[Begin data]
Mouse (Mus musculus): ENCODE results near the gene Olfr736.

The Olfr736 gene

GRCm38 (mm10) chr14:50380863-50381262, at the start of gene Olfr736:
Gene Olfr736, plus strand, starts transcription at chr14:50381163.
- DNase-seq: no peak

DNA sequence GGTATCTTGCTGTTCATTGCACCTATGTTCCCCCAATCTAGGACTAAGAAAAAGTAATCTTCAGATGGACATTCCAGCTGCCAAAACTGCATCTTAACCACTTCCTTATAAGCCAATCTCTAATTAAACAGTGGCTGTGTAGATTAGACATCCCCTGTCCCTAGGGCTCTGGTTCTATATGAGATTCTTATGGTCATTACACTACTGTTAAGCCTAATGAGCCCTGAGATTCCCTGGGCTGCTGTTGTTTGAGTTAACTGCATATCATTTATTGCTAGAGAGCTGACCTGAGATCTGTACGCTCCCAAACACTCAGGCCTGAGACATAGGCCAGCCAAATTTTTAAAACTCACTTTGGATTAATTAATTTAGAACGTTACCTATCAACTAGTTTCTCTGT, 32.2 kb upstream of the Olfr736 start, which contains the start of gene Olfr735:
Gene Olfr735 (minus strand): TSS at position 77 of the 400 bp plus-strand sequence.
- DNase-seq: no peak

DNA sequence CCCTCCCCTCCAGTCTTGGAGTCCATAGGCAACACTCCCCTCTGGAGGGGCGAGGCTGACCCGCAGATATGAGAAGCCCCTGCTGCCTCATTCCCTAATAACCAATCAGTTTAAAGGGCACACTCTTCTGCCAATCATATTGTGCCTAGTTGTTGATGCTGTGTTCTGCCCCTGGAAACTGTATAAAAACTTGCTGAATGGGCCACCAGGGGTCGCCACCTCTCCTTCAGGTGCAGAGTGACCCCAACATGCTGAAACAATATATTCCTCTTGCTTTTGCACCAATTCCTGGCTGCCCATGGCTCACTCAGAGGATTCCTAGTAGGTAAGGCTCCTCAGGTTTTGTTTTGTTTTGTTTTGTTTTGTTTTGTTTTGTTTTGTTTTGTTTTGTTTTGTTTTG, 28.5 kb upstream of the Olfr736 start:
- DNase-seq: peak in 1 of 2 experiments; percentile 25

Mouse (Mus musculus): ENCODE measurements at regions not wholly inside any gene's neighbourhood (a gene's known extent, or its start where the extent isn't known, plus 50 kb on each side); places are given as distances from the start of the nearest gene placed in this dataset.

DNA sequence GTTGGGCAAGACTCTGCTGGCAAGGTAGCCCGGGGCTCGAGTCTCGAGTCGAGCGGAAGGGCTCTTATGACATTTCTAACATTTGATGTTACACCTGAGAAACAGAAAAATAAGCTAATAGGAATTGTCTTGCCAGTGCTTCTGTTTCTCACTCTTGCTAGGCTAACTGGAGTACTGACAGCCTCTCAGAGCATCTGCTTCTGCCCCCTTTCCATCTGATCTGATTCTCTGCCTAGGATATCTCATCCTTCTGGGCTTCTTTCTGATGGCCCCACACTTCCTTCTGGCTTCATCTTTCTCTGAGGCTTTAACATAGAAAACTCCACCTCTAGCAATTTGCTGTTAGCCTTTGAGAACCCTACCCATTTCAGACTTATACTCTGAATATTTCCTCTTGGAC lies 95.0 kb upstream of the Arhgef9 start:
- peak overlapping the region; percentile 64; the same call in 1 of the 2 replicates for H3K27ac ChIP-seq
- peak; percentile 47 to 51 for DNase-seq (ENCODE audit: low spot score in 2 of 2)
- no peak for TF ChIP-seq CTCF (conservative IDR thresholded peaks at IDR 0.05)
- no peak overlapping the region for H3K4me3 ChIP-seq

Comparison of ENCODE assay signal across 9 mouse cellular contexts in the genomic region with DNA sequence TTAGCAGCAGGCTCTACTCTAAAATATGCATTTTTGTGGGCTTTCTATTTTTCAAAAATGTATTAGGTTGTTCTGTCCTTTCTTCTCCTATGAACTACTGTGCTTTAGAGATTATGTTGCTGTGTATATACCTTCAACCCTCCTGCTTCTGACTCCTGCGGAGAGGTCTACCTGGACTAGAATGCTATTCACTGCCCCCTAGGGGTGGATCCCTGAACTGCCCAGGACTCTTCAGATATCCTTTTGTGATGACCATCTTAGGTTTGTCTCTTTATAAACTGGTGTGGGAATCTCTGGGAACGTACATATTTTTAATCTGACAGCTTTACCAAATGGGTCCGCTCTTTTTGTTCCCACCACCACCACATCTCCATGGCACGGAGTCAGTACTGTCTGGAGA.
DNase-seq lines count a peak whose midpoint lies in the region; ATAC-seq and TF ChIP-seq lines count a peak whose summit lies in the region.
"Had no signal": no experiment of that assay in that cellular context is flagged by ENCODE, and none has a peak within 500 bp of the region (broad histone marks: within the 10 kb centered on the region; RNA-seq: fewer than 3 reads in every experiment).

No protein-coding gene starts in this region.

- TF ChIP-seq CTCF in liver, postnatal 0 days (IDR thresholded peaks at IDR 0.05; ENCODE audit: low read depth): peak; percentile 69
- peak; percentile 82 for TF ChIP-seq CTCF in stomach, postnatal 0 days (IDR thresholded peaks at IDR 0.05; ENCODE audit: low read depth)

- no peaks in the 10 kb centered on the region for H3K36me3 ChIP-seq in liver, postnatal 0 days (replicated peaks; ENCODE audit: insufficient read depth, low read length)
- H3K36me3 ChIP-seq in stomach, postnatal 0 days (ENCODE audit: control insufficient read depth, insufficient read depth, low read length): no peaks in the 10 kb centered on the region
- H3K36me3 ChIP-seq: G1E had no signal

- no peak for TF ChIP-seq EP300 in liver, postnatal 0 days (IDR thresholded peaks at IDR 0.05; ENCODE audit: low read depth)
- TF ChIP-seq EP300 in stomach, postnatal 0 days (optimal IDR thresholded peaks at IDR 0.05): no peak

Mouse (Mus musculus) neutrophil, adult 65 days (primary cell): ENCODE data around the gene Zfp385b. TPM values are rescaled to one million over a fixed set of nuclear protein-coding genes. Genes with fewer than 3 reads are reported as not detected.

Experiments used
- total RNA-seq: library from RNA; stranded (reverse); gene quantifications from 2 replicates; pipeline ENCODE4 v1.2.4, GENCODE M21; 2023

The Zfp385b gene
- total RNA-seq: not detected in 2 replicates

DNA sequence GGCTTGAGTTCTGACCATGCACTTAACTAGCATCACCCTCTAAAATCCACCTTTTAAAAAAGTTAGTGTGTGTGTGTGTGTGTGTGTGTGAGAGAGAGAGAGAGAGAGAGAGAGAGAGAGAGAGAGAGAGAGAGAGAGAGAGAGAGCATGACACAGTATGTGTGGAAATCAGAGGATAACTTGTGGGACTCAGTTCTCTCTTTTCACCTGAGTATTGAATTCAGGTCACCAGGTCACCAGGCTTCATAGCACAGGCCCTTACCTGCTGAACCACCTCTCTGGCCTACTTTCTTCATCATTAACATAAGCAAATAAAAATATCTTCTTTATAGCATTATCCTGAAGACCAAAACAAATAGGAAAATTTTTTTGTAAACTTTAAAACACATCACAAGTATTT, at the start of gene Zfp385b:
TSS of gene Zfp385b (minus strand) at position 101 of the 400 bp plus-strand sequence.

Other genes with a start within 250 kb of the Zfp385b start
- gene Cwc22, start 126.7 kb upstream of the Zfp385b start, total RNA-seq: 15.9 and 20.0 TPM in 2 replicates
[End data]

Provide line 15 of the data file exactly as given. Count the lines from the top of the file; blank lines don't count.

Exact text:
- no peak for TF ChIP-seq CTCF (conservative IDR thresholded peaks at IDR 0.05)